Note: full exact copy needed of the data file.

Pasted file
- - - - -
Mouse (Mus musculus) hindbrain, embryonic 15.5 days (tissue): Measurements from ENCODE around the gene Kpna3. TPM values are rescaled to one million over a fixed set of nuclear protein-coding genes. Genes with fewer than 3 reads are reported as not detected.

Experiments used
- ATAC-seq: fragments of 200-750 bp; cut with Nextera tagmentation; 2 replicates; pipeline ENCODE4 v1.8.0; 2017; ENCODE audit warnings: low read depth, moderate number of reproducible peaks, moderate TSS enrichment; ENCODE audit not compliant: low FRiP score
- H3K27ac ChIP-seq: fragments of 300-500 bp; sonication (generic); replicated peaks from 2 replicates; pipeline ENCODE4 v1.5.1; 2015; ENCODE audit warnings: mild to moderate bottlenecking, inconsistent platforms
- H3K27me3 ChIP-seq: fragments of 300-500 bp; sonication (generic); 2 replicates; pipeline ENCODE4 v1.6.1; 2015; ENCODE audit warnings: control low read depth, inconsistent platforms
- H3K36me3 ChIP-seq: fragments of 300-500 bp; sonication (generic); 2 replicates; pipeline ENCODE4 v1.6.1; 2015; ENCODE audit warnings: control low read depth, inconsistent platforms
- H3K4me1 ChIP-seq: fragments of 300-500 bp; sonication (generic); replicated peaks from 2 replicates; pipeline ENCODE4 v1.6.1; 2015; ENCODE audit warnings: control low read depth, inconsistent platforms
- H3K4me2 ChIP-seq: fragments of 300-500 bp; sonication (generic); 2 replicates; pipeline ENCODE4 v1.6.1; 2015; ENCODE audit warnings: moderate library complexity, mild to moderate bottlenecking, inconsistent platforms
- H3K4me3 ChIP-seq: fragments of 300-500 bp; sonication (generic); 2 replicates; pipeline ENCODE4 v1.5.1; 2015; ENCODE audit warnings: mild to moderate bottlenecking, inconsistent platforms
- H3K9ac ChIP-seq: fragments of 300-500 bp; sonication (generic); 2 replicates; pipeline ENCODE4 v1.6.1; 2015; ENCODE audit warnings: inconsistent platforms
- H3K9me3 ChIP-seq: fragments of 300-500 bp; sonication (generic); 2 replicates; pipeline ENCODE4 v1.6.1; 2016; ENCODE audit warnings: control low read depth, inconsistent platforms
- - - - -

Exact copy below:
Mouse (Mus musculus) hindbrain, embryonic 15.5 days (tissue): Measurements from ENCODE around the gene Kpna3. TPM values are rescaled to one million over a fixed set of nuclear protein-coding genes. Genes with fewer than 3 reads are reported as not detected.

Experiments used
- ATAC-seq: fragments of 200-750 bp; cut with Nextera tagmentation; 2 replicates; pipeline ENCODE4 v1.8.0; 2017; ENCODE audit warnings: low read depth, moderate number of reproducible peaks, moderate TSS enrichment; ENCODE audit not compliant: low FRiP score
- H3K27ac ChIP-seq: fragments of 300-500 bp; sonication (generic); replicated peaks from 2 replicates; pipeline ENCODE4 v1.5.1; 2015; ENCODE audit warnings: mild to moderate bottlenecking, inconsistent platforms
- H3K27me3 ChIP-seq: fragments of 300-500 bp; sonication (generic); 2 replicates; pipeline ENCODE4 v1.6.1; 2015; ENCODE audit warnings: control low read depth, inconsistent platforms
- H3K36me3 ChIP-seq: fragments of 300-500 bp; sonication (generic); 2 replicates; pipeline ENCODE4 v1.6.1; 2015; ENCODE audit warnings: control low read depth, inconsistent platforms
- H3K4me1 ChIP-seq: fragments of 300-500 bp; sonication (generic); replicated peaks from 2 replicates; pipeline ENCODE4 v1.6.1; 2015; ENCODE audit warnings: control low read depth, inconsistent platforms
- H3K4me2 ChIP-seq: fragments of 300-500 bp; sonication (generic); 2 replicates; pipeline ENCODE4 v1.6.1; 2015; ENCODE audit warnings: moderate library complexity, mild to moderate bottlenecking, inconsistent platforms
- H3K4me3 ChIP-seq: fragments of 300-500 bp; sonication (generic); 2 replicates; pipeline ENCODE4 v1.5.1; 2015; ENCODE audit warnings: mild to moderate bottlenecking, inconsistent platforms
- H3K9ac ChIP-seq: fragments of 300-500 bp; sonication (generic); 2 replicates; pipeline ENCODE4 v1.6.1; 2015; ENCODE audit warnings: inconsistent platforms
- H3K9me3 ChIP-seq: fragments of 300-500 bp; sonication (generic); 2 replicates; pipeline ENCODE4 v1.6.1; 2016; ENCODE audit warnings: control low read depth, inconsistent platforms